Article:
The next morning, while he rubbed his bruises in a hot bath, Brendon determined upon a course of action. He proposed to tell Jenny and her husband exactly what had happened to him, merely concealing the end of the story.
He breakfasted, lighted his pipe and limped over to Villa Pianezzo. He was not in reality very lame, but accentuated the stiffness. Only Assunta appeared, though Brendon’s eyes had marked Doria and Jenny together in the neighbourhood of the silkworm house as he entered the garden. He asked for Giuseppe and, having left Brendon in the sitting-room of the villa, Assunta departed. Almost immediately afterward Jenny greeted him with evident pleasure but reproved him.
“We waited an hour for supper,” she said, “then Giuseppe would wait no longer. I was beginning to get frightened and I have been frightened all night. I am thankful to see you, for I feared something serious might have happened.”
“Something serious did happen. I’ve got a strange story to tell. Is your husband within reach? He must hear it, too, I think. He may be in some danger as well as others.”
She expressed impatience and shook her head.
“Can’t you believe me? But of course you can’t. Why should you? Doria in danger! However, if you want him, you don’t want me, Mark.”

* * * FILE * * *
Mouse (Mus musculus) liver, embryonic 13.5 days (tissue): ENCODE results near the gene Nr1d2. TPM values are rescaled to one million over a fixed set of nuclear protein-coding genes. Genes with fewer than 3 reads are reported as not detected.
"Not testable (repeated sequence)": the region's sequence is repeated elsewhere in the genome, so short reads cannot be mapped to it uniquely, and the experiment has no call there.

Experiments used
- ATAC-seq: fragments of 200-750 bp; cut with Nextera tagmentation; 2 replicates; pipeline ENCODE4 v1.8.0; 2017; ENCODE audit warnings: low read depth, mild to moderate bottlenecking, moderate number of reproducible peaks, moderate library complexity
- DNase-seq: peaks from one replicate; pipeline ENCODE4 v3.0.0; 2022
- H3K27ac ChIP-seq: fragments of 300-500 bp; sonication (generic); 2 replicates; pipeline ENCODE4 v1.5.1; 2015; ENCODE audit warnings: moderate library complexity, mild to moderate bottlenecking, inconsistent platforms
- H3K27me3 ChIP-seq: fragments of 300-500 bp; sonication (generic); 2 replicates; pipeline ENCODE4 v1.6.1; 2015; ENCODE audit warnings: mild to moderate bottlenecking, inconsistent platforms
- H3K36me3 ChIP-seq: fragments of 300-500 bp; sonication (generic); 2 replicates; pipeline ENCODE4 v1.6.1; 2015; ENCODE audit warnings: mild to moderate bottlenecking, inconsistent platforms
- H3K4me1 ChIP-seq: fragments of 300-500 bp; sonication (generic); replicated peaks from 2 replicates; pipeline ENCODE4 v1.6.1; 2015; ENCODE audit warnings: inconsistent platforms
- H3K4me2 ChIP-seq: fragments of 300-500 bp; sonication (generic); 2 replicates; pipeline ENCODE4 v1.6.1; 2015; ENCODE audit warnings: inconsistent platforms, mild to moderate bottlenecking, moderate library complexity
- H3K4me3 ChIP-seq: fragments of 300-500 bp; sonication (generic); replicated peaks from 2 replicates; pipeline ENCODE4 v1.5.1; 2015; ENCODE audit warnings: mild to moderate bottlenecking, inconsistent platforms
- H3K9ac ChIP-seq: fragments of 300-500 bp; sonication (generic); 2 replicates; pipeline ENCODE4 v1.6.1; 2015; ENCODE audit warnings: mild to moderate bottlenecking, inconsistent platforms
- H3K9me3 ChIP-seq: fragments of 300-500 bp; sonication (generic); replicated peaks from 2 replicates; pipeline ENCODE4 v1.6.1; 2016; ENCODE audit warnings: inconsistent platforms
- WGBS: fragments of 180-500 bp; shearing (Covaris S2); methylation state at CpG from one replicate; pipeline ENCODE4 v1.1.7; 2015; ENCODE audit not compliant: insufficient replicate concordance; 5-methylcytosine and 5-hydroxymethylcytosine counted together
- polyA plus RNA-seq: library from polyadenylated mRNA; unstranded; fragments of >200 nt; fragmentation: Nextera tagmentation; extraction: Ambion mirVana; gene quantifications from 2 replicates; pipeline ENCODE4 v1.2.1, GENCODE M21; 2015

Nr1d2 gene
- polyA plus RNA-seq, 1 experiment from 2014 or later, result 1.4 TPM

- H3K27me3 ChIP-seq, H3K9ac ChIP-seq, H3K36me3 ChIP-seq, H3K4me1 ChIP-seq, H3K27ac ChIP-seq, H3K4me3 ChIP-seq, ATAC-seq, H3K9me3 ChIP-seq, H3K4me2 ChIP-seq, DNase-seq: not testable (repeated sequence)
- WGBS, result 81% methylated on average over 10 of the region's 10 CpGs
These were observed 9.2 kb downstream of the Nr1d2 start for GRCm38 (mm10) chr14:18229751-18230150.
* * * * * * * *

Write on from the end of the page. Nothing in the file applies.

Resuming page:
It was the first time that she had thus addressed him and his heart throbbed; but the temptation to confide in her lasted not a moment.
“On the contrary I want you both,” he answered. “I attach very great weight to the hints you have given me—not only for my sake but for your own. The end is not yet as far as you’re concerned, Jenny, for your welfare is more to me than anything else in the world—you know it. Trust me to prove that presently. But other things come first. I must do what I am here to do, before I am free to do what I long to do.”
“I trust you—and only you,” she said. “In all this bewilderment and misery, you are now the only steadfast rock to which I can cling. Don’t desert me, that’s all that I ask.”
“Never! All that’s best in me shall be devoted to you, thankfully and proudly—now that you have wished it. Trust me, I say again. Call your husband. I want to tell you both what happened to me yesterday.”
Again she hesitated and gazed intently upon him.
“Are you sure that you are wise? Would Mr. Ganns like you to tell Doria anything?”
“You will judge better when you have heard me.”
Again he longed to confide in her and show her that he understood the truth; but two considerations shut his mouth: the thought of Peter Ganns and the reflection that the more Jenny knew, the greater might be her own peril. This last conviction made him conclude their conference.
“Call him. We must not let him think that we have anything of a private nature to say to each other. It is vital that he should not imagine such a thing.”